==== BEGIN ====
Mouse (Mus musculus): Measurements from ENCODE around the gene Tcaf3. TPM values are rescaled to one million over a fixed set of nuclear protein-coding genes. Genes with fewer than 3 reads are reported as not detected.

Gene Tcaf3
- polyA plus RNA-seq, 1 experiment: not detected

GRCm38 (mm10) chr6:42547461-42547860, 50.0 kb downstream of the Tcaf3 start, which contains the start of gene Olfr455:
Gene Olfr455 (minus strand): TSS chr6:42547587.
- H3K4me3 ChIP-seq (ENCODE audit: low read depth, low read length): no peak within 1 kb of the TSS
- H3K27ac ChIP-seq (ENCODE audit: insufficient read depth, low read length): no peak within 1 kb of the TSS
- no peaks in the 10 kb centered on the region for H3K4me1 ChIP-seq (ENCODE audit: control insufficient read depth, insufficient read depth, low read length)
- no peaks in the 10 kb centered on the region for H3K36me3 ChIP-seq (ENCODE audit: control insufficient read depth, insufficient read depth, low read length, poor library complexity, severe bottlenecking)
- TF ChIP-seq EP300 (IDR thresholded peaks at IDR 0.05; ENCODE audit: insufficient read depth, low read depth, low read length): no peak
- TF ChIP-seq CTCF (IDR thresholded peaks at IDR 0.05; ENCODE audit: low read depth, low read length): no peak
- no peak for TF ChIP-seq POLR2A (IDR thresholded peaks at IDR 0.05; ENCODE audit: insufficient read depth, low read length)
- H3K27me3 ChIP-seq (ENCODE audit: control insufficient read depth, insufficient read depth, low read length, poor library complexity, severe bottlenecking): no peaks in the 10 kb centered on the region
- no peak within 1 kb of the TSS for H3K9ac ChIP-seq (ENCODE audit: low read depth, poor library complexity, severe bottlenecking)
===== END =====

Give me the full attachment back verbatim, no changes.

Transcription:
Mouse (Mus musculus): Measurements from ENCODE around the gene Tcaf3. TPM values are rescaled to one million over a fixed set of nuclear protein-coding genes. Genes with fewer than 3 reads are reported as not detected.

Gene Tcaf3
- polyA plus RNA-seq, 1 experiment: not detected

GRCm38 (mm10) chr6:42547461-42547860, 50.0 kb downstream of the Tcaf3 start, which contains the start of gene Olfr455:
Gene Olfr455 (minus strand): TSS chr6:42547587.
- H3K4me3 ChIP-seq (ENCODE audit: low read depth, low read length): no peak within 1 kb of the TSS
- H3K27ac ChIP-seq (ENCODE audit: insufficient read depth, low read length): no peak within 1 kb of the TSS
- no peaks in the 10 kb centered on the region for H3K4me1 ChIP-seq (ENCODE audit: control insufficient read depth, insufficient read depth, low read length)
- no peaks in the 10 kb centered on the region for H3K36me3 ChIP-seq (ENCODE audit: control insufficient read depth, insufficient read depth, low read length, poor library complexity, severe bottlenecking)
- TF ChIP-seq EP300 (IDR thresholded peaks at IDR 0.05; ENCODE audit: insufficient read depth, low read depth, low read length): no peak
- TF ChIP-seq CTCF (IDR thresholded peaks at IDR 0.05; ENCODE audit: low read depth, low read length): no peak
- no peak for TF ChIP-seq POLR2A (IDR thresholded peaks at IDR 0.05; ENCODE audit: insufficient read depth, low read length)
- H3K27me3 ChIP-seq (ENCODE audit: control insufficient read depth, insufficient read depth, low read length, poor library complexity, severe bottlenecking): no peaks in the 10 kb centered on the region
- no peak within 1 kb of the TSS for H3K9ac ChIP-seq (ENCODE audit: low read depth, poor library complexity, severe bottlenecking)